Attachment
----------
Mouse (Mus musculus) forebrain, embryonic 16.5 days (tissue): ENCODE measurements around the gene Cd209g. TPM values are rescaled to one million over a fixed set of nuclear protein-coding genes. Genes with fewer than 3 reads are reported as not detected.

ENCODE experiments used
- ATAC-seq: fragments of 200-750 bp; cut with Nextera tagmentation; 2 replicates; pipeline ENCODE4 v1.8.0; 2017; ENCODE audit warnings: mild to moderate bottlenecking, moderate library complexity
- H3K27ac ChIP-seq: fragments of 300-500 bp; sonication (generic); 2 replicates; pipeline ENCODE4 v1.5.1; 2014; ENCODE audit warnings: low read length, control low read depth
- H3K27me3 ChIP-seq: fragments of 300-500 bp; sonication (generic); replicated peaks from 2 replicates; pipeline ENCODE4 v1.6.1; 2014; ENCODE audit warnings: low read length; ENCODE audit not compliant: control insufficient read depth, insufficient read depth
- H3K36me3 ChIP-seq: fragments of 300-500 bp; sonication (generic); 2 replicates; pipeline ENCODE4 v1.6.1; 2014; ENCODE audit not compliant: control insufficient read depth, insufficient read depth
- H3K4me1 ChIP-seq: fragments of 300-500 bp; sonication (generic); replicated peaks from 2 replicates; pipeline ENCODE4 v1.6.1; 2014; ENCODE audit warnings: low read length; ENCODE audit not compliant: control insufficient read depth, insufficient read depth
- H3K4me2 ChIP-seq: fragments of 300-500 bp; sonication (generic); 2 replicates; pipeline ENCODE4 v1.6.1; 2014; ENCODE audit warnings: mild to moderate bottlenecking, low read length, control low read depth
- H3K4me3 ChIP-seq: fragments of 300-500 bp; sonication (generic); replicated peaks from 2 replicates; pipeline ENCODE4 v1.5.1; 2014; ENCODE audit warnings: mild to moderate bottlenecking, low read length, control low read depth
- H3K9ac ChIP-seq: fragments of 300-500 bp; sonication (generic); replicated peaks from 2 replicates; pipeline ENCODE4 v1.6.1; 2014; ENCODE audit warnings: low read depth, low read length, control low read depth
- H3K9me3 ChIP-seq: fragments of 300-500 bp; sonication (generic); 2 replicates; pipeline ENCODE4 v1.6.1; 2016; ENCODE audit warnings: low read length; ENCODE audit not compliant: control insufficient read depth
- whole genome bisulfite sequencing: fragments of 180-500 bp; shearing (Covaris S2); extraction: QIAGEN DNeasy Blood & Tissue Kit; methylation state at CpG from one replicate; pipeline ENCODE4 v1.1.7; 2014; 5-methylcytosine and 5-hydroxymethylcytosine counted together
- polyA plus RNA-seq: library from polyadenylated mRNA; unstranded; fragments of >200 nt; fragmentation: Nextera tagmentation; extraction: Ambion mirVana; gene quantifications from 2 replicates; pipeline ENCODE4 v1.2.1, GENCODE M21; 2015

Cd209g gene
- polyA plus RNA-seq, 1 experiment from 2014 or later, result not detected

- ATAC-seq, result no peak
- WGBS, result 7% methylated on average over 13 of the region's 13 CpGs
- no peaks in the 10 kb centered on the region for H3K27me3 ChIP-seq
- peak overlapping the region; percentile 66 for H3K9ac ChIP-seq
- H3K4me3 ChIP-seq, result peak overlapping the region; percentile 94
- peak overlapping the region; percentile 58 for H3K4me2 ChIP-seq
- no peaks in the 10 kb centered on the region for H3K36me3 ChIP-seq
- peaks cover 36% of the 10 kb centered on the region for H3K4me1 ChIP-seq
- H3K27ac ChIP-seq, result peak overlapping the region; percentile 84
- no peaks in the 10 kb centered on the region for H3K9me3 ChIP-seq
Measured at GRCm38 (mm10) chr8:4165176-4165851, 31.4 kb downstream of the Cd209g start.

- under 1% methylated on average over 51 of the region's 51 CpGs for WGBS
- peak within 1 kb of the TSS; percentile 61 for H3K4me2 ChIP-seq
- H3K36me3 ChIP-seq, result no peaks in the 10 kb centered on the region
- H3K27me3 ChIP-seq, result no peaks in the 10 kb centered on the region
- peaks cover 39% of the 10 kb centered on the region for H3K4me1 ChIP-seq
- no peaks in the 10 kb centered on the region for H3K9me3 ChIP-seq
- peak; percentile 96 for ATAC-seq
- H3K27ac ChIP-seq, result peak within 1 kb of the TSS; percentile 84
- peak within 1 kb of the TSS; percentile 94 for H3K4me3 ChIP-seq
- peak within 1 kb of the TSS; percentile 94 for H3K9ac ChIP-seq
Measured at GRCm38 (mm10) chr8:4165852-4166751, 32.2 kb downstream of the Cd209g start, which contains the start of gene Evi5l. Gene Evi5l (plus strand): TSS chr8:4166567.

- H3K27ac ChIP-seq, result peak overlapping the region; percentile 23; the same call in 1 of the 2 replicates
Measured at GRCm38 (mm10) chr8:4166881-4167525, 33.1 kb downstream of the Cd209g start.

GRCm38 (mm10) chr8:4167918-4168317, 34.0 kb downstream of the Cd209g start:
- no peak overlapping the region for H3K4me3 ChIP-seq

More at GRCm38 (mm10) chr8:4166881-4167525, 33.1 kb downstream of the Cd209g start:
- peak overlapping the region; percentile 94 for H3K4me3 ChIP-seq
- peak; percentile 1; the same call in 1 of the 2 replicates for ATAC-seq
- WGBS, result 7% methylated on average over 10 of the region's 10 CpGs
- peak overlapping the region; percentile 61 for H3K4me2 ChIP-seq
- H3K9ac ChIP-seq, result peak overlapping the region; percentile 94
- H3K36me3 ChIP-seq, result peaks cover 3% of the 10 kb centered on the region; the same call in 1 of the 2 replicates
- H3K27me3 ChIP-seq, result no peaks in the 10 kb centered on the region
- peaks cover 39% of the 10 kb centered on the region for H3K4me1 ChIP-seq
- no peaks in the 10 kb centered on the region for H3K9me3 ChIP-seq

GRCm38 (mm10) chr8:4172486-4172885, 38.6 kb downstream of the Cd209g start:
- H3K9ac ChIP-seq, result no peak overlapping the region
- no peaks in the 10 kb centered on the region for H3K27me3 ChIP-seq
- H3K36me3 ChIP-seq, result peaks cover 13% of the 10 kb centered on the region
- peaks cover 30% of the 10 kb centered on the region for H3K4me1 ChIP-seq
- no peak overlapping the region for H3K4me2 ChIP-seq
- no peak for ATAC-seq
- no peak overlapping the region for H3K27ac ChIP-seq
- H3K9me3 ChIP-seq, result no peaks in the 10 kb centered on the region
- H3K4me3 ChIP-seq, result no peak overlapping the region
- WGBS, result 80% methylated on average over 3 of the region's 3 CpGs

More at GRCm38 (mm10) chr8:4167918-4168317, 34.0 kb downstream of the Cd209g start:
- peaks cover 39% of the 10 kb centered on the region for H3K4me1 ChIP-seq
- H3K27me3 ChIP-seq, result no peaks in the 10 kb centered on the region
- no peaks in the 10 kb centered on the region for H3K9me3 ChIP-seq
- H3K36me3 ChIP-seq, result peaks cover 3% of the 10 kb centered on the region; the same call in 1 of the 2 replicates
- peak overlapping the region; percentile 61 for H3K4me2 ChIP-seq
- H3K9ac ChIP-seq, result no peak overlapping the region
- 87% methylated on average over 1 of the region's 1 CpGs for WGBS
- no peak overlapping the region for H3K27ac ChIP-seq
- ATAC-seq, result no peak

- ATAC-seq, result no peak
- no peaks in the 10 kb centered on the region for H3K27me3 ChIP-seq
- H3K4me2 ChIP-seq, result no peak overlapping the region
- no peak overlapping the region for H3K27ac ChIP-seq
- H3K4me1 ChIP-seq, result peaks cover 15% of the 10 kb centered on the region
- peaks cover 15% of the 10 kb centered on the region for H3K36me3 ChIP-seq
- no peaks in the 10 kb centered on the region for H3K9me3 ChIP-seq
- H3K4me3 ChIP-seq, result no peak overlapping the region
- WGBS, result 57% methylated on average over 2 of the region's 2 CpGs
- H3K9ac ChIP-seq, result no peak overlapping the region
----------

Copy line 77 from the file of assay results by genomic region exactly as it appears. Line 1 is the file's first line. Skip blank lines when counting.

- H3K4me1 ChIP-seq, result peaks cover 15% of the 10 kb centered on the region